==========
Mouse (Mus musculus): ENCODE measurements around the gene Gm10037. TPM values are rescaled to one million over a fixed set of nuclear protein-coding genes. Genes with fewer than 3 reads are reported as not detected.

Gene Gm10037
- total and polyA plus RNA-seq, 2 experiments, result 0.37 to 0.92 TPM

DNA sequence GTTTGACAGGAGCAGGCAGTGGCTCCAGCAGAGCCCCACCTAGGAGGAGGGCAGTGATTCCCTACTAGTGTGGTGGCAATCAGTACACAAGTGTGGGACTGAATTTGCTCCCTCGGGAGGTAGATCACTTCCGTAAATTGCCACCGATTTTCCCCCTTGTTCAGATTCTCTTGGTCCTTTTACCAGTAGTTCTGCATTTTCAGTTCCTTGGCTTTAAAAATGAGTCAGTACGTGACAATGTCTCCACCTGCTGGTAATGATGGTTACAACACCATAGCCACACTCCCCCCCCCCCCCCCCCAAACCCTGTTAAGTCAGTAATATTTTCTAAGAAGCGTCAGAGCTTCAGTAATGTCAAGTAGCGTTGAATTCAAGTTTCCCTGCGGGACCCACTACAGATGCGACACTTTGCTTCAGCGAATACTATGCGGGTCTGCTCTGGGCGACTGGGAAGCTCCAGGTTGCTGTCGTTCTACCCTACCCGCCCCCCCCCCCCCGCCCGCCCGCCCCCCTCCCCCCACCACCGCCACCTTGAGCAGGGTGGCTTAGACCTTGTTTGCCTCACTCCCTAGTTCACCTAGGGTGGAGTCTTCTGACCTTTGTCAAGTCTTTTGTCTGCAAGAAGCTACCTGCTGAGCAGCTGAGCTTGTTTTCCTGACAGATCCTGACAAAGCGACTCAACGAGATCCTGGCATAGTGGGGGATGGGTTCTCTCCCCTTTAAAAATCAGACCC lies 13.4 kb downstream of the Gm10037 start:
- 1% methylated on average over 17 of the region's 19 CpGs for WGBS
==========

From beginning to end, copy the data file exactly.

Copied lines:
Mouse (Mus musculus): ENCODE measurements around the gene Gm10037. TPM values are rescaled to one million over a fixed set of nuclear protein-coding genes. Genes with fewer than 3 reads are reported as not detected.

Gene Gm10037
- total and polyA plus RNA-seq, 2 experiments, result 0.37 to 0.92 TPM

DNA sequence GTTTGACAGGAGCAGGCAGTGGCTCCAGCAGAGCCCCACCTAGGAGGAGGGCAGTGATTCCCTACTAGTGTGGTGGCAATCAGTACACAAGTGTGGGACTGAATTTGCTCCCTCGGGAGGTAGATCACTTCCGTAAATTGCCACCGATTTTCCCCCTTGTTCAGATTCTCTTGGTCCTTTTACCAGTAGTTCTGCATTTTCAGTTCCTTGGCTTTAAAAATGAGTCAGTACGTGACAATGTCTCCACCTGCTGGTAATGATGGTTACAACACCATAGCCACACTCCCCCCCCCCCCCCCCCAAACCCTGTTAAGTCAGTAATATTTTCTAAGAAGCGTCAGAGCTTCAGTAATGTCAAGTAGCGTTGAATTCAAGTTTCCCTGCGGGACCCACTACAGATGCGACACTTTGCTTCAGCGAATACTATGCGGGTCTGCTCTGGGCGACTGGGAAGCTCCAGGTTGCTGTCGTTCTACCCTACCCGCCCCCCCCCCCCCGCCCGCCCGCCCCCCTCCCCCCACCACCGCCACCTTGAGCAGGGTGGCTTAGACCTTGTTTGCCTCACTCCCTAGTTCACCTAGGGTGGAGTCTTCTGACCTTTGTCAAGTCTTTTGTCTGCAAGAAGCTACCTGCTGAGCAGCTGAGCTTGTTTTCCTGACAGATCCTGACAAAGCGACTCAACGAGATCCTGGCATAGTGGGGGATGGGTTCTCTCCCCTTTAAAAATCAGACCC lies 13.4 kb downstream of the Gm10037 start:
- 1% methylated on average over 17 of the region's 19 CpGs for WGBS